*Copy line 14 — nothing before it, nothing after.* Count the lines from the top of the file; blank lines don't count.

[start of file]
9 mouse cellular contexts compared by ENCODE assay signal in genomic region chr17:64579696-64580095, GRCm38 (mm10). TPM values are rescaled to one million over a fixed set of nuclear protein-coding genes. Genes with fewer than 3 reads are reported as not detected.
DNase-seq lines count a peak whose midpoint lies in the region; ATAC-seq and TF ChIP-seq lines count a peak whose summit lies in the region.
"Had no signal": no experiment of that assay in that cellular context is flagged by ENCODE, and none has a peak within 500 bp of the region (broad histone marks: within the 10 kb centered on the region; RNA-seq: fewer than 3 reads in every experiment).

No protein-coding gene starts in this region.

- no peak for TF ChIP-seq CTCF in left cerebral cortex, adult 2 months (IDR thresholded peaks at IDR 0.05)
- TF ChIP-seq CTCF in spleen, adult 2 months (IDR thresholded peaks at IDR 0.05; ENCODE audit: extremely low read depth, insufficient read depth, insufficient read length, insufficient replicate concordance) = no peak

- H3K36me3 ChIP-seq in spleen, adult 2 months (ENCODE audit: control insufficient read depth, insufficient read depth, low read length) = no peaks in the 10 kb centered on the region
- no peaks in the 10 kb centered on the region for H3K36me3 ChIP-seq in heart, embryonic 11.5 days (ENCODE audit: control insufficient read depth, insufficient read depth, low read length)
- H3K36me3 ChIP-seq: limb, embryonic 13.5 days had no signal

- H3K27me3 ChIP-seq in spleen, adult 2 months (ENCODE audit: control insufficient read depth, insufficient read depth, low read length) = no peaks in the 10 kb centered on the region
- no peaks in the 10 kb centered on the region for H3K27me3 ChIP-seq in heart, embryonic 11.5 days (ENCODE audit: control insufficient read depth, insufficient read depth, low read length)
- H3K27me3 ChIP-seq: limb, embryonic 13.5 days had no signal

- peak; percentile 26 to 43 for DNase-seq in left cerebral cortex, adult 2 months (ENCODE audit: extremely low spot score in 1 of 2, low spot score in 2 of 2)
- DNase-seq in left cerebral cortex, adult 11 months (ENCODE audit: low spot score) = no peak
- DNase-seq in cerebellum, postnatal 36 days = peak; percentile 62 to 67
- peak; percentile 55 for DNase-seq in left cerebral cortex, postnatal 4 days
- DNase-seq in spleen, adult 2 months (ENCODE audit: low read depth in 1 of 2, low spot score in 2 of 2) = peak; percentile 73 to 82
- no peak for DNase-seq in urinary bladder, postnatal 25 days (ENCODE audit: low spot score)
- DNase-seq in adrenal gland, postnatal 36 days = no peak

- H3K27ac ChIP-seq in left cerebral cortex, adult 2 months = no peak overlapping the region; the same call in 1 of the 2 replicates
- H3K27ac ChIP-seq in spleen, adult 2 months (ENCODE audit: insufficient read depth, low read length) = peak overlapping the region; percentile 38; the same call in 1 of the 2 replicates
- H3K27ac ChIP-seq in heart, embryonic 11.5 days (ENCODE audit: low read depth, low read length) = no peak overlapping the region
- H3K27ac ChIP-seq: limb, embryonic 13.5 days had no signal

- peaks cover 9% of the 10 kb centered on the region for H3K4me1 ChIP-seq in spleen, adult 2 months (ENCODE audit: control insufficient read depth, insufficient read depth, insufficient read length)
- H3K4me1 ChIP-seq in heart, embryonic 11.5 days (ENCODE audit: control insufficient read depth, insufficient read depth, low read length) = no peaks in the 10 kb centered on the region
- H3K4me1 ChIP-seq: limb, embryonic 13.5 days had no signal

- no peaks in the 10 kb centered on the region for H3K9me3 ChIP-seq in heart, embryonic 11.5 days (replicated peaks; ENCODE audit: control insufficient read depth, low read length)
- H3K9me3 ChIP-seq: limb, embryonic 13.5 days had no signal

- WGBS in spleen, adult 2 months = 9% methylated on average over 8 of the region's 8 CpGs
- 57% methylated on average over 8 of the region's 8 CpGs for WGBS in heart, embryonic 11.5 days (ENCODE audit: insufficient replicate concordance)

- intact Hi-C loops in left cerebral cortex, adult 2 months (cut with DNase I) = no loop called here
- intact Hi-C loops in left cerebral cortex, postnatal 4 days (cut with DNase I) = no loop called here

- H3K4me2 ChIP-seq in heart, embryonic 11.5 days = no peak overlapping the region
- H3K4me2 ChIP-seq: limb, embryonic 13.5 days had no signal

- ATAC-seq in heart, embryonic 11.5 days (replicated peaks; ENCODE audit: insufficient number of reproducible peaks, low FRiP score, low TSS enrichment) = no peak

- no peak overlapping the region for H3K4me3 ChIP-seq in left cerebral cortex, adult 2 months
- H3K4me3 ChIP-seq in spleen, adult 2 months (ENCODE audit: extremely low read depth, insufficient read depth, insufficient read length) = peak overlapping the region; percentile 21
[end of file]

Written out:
- DNase-seq in left cerebral cortex, adult 11 months (ENCODE audit: low spot score) = no peak